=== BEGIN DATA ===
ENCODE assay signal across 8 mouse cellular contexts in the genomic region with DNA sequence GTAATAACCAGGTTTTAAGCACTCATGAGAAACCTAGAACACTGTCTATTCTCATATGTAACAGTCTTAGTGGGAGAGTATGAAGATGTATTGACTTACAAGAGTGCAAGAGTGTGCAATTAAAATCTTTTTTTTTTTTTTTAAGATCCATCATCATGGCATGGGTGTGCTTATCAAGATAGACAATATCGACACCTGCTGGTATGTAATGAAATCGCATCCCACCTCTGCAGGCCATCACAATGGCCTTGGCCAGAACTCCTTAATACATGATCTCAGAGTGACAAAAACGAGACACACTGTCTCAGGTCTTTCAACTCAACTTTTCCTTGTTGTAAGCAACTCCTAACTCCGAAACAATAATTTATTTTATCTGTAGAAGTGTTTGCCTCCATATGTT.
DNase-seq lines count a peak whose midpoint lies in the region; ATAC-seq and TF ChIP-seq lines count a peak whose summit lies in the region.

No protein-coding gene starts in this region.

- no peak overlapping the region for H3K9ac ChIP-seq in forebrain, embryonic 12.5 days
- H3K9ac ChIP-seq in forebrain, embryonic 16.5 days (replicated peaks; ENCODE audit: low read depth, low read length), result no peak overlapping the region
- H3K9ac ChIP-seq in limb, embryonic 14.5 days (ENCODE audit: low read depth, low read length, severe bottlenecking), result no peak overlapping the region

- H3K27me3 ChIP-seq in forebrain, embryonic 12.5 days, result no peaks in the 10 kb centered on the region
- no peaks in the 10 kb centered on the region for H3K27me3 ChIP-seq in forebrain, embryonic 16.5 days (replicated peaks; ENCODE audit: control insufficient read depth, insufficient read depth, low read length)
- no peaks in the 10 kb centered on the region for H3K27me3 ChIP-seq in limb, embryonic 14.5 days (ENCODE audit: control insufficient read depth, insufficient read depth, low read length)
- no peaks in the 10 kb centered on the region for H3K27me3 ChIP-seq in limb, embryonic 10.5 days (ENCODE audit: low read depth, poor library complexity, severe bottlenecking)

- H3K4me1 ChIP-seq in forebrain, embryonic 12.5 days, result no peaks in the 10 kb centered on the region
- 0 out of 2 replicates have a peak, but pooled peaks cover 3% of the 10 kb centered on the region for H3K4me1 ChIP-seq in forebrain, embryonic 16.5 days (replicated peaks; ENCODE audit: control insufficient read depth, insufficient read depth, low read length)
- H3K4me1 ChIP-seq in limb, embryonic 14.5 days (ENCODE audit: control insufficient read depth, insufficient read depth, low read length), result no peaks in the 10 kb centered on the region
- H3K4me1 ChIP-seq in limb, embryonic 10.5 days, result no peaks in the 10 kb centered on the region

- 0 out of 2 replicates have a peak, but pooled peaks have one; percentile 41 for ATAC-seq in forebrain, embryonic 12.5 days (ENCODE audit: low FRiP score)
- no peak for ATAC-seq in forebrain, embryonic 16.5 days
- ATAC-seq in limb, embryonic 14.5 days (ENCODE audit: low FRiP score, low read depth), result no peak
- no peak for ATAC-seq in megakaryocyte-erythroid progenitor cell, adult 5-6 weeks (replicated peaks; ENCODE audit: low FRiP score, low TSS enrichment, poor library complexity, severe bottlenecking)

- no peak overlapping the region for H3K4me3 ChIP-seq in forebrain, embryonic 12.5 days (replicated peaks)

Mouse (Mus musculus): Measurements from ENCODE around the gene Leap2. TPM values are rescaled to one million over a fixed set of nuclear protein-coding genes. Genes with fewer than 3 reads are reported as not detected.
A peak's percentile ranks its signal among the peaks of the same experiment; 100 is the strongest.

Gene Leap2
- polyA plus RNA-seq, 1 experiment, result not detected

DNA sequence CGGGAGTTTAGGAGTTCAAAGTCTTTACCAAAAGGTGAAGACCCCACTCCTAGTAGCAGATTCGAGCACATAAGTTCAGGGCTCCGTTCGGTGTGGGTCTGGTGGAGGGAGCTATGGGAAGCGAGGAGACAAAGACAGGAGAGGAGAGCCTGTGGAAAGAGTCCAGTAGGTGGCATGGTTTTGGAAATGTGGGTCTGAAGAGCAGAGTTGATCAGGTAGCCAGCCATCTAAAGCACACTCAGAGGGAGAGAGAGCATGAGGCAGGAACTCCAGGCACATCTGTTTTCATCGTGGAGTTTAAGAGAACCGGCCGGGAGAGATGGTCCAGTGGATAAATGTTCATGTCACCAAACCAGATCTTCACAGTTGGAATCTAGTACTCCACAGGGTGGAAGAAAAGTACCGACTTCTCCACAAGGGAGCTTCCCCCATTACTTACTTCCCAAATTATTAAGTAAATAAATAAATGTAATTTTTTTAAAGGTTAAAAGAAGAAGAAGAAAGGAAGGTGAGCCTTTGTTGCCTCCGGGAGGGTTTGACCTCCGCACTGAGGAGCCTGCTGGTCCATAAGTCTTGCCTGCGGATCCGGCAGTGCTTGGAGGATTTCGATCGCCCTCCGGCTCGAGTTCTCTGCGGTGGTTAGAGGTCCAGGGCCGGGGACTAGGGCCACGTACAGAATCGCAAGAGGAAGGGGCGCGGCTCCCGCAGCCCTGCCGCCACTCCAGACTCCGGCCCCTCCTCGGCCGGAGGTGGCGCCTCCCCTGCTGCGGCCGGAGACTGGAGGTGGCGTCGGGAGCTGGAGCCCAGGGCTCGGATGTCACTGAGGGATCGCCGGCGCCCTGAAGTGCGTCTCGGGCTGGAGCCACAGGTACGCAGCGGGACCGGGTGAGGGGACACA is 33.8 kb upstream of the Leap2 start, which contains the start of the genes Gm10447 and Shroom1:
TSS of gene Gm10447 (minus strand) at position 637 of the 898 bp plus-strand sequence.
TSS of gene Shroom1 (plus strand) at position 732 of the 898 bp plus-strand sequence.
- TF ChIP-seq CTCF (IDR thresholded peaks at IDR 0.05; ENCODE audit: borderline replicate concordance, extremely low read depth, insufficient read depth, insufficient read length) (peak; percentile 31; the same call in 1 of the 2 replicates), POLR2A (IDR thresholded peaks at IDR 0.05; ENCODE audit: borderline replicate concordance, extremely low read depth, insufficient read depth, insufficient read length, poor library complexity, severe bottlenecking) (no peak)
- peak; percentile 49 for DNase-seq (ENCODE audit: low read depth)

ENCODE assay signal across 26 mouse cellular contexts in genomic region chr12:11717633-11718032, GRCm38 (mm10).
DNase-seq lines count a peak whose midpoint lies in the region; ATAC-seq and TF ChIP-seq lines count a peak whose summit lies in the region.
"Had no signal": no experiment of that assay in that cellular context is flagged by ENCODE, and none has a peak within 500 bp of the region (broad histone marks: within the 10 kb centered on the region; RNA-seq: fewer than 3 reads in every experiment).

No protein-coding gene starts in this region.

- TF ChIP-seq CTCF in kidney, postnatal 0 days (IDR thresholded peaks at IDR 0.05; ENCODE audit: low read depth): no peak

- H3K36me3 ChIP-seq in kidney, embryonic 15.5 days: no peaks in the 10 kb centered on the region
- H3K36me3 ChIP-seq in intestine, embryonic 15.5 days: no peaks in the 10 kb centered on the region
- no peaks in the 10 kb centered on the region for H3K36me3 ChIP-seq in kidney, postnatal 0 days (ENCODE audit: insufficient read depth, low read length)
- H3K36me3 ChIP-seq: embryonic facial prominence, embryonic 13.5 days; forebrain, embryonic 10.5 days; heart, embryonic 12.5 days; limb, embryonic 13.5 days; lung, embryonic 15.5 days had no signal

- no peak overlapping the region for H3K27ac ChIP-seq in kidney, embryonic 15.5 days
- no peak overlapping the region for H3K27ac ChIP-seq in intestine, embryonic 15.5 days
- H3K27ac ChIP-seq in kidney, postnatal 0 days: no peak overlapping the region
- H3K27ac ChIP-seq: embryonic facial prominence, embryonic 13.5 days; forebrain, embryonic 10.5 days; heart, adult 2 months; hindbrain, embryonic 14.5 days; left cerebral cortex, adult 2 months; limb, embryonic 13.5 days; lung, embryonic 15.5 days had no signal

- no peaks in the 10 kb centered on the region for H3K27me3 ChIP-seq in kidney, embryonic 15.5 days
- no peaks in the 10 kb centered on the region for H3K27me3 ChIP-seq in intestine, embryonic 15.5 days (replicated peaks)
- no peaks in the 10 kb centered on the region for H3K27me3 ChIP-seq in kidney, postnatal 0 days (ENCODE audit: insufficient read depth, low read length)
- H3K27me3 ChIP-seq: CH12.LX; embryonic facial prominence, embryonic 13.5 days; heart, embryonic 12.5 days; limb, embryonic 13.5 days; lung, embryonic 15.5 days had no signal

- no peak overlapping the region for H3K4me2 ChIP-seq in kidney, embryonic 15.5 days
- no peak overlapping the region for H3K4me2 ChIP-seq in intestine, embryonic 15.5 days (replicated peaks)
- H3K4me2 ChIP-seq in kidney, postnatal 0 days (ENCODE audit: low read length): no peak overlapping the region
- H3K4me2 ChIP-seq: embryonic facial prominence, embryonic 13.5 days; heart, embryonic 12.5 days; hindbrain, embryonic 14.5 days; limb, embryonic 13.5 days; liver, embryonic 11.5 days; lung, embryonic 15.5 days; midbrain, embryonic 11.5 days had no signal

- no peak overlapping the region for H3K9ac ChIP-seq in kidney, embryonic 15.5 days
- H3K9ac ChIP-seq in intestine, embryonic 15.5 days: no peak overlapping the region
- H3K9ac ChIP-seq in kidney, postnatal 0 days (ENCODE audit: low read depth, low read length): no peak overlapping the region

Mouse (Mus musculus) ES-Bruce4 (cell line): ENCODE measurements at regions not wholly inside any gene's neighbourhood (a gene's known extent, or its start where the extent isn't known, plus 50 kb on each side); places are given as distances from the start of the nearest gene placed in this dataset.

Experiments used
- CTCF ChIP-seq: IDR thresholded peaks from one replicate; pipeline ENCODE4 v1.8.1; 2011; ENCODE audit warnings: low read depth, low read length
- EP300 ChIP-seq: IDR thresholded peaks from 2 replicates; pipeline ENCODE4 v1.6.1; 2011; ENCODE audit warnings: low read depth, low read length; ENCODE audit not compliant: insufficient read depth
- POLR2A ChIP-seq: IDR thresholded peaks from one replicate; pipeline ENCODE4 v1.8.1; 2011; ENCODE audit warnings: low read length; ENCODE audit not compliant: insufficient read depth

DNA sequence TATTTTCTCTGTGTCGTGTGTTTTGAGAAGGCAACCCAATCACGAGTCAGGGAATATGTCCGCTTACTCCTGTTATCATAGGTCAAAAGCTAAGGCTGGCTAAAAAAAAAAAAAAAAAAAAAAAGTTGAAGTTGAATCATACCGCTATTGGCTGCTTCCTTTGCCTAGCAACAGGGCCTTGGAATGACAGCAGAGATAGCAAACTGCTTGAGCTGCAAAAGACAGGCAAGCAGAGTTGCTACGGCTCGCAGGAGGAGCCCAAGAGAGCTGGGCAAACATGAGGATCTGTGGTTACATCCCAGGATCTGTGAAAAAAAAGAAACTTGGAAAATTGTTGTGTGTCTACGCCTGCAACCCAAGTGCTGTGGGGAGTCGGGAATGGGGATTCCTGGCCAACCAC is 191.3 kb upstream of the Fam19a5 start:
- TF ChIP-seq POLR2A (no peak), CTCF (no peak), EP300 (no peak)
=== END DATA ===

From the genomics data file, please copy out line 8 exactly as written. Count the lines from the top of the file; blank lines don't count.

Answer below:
- no peaks in the 10 kb centered on the region for H3K27me3 ChIP-seq in forebrain, embryonic 16.5 days (replicated peaks; ENCODE audit: control insufficient read depth, insufficient read depth, low read length)